A new injection which could halt the
progress of Alzheimer's is expected to be ready within 2-years. The 'bapineuzumab' injection has entered the final stages of testing. This injection has been
proved to stop and even reverse the damage caused by the illness.
Existing medications temporarily delay the progress of Alzheimer's but they do not treat the underlying causes. However, this injection prevents the chemical build-up (amyloid plaque) that affects the brain and causes damage. Early tests have shown that the injection can cut the build up of these amyloid plaques by about 25%. Patients will have to take this injection at regular intervals for the rest of their lives. Scientists have also stated that this jab might not work for every patient, especially those who carry a gene that raises the odds of the disease. Some side-effects like vasogenic cerebral edema (swelling of the brain) were seen in some patients who were given higher doses of the injection.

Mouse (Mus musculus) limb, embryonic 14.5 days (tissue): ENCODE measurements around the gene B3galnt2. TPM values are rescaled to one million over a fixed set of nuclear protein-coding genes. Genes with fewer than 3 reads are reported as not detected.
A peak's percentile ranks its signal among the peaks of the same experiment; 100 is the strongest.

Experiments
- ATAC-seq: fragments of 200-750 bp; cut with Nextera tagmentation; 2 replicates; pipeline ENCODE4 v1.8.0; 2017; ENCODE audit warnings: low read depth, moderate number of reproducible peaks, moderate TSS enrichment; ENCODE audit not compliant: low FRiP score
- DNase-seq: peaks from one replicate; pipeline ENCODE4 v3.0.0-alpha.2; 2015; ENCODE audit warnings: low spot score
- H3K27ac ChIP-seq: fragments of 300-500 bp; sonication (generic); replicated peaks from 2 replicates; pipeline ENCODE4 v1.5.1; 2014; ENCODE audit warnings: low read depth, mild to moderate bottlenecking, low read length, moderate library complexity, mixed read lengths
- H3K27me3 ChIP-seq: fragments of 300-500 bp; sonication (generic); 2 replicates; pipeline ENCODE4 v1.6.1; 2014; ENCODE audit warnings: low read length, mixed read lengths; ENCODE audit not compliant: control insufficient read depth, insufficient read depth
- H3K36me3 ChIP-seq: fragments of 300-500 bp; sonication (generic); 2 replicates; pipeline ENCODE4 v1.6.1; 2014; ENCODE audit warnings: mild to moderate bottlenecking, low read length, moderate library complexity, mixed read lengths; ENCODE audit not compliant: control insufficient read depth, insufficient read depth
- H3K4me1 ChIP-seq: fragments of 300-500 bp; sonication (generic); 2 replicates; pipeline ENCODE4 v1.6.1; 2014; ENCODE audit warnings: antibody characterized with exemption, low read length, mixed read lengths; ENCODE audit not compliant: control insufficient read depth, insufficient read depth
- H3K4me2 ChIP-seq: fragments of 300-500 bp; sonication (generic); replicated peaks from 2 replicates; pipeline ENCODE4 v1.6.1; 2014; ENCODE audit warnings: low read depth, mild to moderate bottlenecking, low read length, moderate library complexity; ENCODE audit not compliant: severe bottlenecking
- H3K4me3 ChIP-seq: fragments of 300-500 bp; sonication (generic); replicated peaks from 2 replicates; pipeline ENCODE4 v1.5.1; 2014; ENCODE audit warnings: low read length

Although it will not be a cure, this vaccine is being cited as one of the greatest hopes for a breakthrough in Alzheimer's which affects millions of people across the world. Drug firms Pfizer, Johnson & Johnson and Elan Corporation have supported the development of the injection.